Secrets and Lies, Lots of Lies
The best thing I can say about this book is that I managed to finish it; admittedly it was a hard slog but I got there in the end.
It started out so well, the shock of the terrorist attack, the claustrophobia of the storage room and the sheer creepiness of the phone call in to the radio station. The scene was set for a tense tale to unfold and for Cara and Amy to give us both sides of their stories. Unfortunately, I felt the opportunity was squandered and it all became rather trite and fear by numbers - even worse it reminded me of Single White Female.
Nothing ever feels real in this fictional world. Now, this could be a deliberate ploy by the author to highlight the surreality of the terrorist experience and the subsequent personal fall out for Cara - sadly, I suspect that this is not the case. The conceit that Cara would ever offer Amy a place to stay or even let a complete stranger have access to her beloved small daughter completely ruined the story for me. Cara goes to great lengths to tell us how much she loves and adores Mabel and then she lets Amy move in as a nanny - NOPE, no, not going to happen in a world where people have even bursts of rationality. Once that happens you realise that all bets are off and that people are going to behave in unlikely ways and absolutely anything can (and probably will) happen.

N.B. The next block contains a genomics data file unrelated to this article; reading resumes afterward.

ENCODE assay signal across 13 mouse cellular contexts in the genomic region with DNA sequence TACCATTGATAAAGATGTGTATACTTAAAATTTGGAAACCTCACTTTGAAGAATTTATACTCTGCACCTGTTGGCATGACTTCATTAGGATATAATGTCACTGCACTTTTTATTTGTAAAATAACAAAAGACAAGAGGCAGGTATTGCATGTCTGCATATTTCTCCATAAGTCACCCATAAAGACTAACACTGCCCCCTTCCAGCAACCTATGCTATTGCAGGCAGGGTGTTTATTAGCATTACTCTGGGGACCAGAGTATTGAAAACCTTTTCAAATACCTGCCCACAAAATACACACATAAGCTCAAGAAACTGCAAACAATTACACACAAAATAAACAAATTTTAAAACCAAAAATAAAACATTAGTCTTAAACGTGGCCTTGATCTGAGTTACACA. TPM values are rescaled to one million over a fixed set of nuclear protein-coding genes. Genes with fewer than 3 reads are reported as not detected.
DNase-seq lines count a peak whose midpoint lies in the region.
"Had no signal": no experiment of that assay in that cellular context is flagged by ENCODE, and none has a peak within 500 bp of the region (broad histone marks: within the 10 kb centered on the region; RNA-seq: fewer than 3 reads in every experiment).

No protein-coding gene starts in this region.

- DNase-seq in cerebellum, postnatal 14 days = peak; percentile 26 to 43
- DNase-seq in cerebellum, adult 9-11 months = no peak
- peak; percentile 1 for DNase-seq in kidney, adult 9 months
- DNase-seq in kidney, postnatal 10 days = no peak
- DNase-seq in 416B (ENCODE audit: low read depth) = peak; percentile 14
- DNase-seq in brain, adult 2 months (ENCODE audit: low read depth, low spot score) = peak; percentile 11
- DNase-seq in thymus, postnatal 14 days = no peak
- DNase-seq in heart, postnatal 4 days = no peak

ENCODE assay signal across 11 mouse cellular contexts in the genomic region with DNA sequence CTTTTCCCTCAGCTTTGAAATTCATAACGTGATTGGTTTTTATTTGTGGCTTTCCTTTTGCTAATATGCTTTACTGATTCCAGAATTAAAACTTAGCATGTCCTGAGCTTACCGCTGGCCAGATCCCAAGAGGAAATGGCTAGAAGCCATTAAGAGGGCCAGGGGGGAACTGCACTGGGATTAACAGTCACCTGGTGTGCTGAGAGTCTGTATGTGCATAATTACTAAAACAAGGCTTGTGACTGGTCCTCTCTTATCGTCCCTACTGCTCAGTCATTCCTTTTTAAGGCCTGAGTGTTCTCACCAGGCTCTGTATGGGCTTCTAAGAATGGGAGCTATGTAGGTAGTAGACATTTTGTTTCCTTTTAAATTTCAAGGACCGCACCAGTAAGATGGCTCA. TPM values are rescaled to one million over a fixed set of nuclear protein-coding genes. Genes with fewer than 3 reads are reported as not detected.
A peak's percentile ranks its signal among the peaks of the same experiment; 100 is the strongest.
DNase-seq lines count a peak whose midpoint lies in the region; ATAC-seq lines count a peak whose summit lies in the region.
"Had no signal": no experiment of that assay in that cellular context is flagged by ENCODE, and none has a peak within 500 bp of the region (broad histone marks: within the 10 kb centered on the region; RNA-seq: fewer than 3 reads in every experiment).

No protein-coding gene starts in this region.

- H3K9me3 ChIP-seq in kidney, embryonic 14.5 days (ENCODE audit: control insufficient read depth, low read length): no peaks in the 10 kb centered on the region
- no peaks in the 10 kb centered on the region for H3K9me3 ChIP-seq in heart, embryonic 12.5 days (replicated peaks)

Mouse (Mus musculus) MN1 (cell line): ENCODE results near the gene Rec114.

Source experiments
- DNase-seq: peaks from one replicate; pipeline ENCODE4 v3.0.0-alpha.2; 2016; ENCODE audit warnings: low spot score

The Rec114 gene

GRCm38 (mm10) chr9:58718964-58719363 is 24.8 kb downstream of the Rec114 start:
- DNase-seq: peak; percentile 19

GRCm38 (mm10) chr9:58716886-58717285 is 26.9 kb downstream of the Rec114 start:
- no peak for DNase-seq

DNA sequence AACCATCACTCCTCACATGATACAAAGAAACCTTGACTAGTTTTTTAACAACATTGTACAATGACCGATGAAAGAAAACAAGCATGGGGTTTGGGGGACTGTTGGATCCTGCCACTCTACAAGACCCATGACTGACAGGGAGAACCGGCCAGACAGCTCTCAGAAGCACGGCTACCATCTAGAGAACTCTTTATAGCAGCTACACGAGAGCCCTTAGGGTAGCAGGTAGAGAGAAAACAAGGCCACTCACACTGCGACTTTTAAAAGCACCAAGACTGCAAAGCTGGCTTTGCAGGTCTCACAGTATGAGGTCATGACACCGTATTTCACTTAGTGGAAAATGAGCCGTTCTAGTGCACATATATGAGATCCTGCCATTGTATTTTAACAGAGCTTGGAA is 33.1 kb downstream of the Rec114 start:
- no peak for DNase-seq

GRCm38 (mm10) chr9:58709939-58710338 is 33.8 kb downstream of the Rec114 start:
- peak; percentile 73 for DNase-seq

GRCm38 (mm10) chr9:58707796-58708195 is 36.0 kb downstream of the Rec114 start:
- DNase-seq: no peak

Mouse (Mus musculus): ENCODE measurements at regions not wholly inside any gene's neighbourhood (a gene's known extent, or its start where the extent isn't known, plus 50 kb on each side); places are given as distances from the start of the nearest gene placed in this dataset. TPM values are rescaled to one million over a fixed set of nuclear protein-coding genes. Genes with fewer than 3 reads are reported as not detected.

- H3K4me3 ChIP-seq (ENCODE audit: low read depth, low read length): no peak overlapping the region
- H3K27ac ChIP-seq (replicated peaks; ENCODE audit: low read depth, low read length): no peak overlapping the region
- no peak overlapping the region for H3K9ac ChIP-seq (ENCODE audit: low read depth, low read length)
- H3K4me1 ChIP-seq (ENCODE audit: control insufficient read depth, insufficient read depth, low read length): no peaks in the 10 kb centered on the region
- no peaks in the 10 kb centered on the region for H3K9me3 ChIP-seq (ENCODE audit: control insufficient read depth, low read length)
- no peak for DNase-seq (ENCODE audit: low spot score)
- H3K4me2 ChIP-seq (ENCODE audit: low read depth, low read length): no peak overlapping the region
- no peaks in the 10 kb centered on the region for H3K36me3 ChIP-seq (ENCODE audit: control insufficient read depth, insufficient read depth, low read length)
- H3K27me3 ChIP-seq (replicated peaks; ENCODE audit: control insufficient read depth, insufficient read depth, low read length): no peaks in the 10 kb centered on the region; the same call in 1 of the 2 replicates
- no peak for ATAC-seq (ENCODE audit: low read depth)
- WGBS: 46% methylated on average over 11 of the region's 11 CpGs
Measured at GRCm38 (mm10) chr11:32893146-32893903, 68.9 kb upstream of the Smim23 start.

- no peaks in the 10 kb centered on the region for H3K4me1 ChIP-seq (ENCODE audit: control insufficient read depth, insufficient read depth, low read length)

The characters are pretty much flat. Each has one or, if you're lucky, two main characteristics that define them and they never deviate from this path. Troy is a boy-man who has never really grown up and becomes petulant when he doesn't get his own way - hence his desire to rekindle his old relationship with Cara. Cara is feeling swamped by her adultness and threatened by her husband starting to work outside the home. The only one who has any real depth between these pages is Amy and that is quite simply because she is so damaged that even she doesn't know which version of her will turn up when she wakes up.
In short, the story raises more questions than it answers and there is a lot of story to get through. A lot of soul-searching and mental breast-beating by both Cara and Amy that is, I am sure, intended to inform us of the character's personal motivations. All it does is slow the story tale and make your brain glaze over like you really are on that boring tube ride with Cara or preparing that meal with Amy - there is no insight in these sections they are filler.
To sum up this is marketed as "The twisty shocking thriller", it is actually "The straightforward banal tale of poor judgement".